Sunday, June 5, 2011

Saturday Night Genealogy Fun - Regrets

Once again, Randy Seaver of Genea-Musings has the weekly Saturday Night Genealogy Challenge.  As I was unavailable on Saturday due to a graduation party for my oldest son, I must participate this morning instead.

Greetings, genea-philes. it's SATURDAY NIGHT - time for more GENEALOGY FUN!

Your mission, should you decide to accept it, is to:

1)  On GeneaBloggers Radio last night ( the discussion turned to regrets that we all have about our genealogy and family history experiences.  Someone said "If I knew then, what I know now, I would have..." I thought that it would make a good SNGF topic, and it may be a general topic on a future GeneaBloggers Radio show.

2)  Tell us about your "I knew then what I know now, I would have..." regret in a blog post of your own, in a comment to this blog post, or in a Facebook status or note.

Randy took the "low hanging fruit" of being more proactive in documenting source citations, etc.   That would be a great answer.   I'm taking another low-hanging fruit.

I knew then what I know now, I would have... spent MUCH more time talking to my ancestors when they were still alive.  

My paternal grandmother Alta May (Day) Dillman is largely responsible for my involvement in family history and genealogy.  I was fortunate to have her around to talk with until 1992.  Her family lineage is well documented, and she was working on my grandfather's line, but had hit some pretty serious pre-internet brick walls.  What she passed on to me was enough to get me connected to others with more information once electronic searching became available.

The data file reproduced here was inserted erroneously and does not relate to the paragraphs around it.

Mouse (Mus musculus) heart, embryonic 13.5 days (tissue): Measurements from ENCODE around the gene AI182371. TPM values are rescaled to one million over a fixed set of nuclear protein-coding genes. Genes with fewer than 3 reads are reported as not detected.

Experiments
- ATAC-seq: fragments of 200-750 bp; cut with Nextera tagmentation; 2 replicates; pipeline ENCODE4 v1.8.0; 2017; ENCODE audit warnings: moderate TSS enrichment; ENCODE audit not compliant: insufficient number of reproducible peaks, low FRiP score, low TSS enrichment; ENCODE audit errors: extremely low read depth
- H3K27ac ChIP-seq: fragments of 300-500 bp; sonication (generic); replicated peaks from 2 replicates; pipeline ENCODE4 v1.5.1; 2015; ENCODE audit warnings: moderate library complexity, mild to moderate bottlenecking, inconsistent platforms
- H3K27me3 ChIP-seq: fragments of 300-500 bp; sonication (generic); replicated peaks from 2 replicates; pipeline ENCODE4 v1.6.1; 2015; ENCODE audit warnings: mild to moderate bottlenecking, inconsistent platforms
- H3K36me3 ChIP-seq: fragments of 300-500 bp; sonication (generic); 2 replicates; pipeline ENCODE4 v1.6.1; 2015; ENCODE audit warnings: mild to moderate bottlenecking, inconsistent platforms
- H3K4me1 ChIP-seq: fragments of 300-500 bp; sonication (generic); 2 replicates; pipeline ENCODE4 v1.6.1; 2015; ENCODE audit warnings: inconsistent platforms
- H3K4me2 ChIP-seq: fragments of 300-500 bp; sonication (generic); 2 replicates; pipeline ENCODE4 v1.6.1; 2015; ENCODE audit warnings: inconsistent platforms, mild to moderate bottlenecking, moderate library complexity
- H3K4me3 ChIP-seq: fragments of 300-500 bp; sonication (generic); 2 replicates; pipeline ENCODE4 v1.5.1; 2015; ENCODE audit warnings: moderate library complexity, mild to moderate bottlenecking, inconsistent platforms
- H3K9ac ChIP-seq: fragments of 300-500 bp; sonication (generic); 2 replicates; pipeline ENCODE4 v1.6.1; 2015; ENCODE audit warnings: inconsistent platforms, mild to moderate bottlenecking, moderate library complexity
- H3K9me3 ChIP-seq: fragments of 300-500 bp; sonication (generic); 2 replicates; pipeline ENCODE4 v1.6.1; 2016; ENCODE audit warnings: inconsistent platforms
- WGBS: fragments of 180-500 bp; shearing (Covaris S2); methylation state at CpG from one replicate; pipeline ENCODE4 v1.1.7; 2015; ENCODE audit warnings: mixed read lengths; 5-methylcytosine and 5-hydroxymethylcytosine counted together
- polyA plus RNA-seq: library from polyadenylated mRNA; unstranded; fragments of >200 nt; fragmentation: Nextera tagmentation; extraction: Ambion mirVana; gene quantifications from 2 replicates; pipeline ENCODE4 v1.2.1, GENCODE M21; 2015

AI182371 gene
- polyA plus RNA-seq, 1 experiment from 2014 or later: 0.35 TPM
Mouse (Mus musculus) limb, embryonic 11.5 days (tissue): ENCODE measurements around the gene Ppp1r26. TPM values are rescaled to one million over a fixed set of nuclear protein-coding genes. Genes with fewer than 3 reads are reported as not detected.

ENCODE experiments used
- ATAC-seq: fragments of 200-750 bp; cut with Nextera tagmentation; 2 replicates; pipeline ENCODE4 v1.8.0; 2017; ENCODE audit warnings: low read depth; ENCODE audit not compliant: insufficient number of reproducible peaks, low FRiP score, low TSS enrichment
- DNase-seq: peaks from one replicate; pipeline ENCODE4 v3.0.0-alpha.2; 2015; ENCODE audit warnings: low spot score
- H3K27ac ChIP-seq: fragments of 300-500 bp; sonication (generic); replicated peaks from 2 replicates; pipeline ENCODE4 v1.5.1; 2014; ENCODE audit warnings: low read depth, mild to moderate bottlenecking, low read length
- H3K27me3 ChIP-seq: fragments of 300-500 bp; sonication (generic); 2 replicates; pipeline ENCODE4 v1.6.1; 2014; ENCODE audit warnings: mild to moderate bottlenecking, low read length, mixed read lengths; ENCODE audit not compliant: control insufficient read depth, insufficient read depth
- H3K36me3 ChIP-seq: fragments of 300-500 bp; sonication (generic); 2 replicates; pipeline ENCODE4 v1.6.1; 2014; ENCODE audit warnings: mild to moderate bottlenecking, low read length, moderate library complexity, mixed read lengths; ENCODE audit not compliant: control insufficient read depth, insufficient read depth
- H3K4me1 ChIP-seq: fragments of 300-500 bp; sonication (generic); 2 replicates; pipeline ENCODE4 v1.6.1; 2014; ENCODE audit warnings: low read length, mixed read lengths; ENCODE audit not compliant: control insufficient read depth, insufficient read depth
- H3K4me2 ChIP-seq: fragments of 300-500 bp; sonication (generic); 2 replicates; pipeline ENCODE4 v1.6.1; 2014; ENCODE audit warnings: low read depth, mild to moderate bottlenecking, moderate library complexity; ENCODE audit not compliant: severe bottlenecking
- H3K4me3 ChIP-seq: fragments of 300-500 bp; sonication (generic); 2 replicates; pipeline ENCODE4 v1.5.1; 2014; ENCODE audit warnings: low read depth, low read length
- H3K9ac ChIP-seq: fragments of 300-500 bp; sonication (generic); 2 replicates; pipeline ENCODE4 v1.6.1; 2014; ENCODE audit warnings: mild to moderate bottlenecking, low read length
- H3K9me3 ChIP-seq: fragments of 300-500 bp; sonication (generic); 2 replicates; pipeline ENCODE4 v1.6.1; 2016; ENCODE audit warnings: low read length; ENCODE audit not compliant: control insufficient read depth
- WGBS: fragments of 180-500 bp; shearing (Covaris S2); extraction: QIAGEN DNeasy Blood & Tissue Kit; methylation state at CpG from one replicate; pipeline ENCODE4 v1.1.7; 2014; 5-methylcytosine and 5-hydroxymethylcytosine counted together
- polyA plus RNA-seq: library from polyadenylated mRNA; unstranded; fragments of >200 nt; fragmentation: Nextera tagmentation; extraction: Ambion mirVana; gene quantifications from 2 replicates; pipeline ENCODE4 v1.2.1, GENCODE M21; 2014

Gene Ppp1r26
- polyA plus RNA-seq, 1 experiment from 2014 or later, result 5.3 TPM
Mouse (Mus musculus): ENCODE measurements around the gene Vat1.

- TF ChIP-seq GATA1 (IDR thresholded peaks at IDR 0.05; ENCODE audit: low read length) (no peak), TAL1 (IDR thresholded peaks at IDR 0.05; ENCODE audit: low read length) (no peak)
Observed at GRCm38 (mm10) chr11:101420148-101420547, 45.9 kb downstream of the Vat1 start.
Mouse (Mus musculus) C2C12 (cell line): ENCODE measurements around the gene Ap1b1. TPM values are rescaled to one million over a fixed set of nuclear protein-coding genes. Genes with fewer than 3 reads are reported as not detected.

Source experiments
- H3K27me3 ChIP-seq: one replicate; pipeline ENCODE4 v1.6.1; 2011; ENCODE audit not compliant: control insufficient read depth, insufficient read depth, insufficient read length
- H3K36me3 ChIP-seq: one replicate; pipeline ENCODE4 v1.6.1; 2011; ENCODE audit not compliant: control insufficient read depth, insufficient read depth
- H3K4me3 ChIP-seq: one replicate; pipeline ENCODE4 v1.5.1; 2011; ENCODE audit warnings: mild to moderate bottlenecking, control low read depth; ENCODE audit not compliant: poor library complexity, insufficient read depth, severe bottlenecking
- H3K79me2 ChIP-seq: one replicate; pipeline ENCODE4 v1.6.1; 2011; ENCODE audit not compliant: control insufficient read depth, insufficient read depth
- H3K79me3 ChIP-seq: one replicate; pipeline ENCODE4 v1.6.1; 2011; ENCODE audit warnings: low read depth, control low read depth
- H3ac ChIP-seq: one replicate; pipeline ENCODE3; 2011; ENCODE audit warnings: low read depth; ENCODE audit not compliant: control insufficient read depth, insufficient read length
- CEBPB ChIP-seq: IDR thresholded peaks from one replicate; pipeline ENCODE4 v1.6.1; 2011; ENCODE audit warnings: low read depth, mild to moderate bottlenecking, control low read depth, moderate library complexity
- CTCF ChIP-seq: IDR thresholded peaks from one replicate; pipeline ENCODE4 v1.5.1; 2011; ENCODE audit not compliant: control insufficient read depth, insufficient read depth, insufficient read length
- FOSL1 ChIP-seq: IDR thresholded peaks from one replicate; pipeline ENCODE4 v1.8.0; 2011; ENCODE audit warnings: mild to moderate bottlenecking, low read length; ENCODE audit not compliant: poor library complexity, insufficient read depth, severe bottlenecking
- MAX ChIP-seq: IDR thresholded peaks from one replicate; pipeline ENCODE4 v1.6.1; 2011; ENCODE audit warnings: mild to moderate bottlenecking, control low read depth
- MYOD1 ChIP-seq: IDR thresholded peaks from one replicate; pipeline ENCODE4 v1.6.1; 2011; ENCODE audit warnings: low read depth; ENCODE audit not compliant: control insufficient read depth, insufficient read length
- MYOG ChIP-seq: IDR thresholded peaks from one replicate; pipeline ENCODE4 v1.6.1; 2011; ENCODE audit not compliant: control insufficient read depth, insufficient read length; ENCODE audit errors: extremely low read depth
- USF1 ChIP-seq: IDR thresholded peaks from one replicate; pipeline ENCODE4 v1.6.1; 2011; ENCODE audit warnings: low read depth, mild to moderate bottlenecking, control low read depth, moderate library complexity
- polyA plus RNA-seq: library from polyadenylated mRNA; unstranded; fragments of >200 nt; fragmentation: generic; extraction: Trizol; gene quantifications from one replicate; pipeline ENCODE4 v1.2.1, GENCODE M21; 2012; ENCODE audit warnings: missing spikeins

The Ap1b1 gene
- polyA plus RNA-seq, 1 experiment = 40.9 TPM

My grandfather Estel Dillman died in 1982 when I was 16, and had just started to date the girl who would become my wife.  This was before the genealogy bug bit me, and I had other things on my mind, of course.  Add to that the fact that he and my grandmother lived in South Dakota, a 4-hour drive away, and I didn't get to talk with him about family history at all.  His line has some interesting quirks, and I'm not sure if he would have given me the true story, or even if he knew all of the truth concerning his family history, but I would love to have had the opportunity to discuss it with him.

My great grandfather Clyde Day died in 1973, when I was about six years old.   I'd like to talk with him more for historical reasons than genealogical.  I met him several times, but as I was quite young, I never had opportunity to discuss family history.  I have vague memories of him as a tall, thin, quiet man.  He lived in Nebraska and the Dakota prairie at the time of Laura Ingalls Wilder, and I'd love to have got his perspective on that life.  I'd like to have asked about his wife, who died long before I was born, and his father and brother who stayed in Nebraska.

Even more, I would love to have had opportunity to talk  with my maternal grandparents about family history.  They were poor, and moved around a lot, and genealogical things got lost in all of the moving.  I'd love to have opportunity to talk with them about their families.  Specifically if Emma Gertrude McMurry knew anything about her parents' history.  I still have a big dead-end there, probably in Arkansas.

If I knew then what I know now...  Yep, we'd all likely have done some things differently, made time for certain things we neglected.  so if you're a young person reading this, and your ancestors are still around, MAKE TIME to interview them NOW while you still can!